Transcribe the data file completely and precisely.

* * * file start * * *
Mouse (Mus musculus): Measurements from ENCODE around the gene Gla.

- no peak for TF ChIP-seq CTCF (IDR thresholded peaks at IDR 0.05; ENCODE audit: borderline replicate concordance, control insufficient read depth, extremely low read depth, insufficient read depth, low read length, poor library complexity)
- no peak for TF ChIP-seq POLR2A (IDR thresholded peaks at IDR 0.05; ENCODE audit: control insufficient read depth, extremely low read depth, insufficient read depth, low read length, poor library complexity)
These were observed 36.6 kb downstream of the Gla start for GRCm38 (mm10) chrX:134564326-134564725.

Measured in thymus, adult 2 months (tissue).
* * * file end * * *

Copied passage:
Mouse (Mus musculus): Measurements from ENCODE around the gene Gla.

- no peak for TF ChIP-seq CTCF (IDR thresholded peaks at IDR 0.05; ENCODE audit: borderline replicate concordance, control insufficient read depth, extremely low read depth, insufficient read depth, low read length, poor library complexity)
- no peak for TF ChIP-seq POLR2A (IDR thresholded peaks at IDR 0.05; ENCODE audit: control insufficient read depth, extremely low read depth, insufficient read depth, low read length, poor library complexity)
These were observed 36.6 kb downstream of the Gla start for GRCm38 (mm10) chrX:134564326-134564725.

Measured in thymus, adult 2 months (tissue).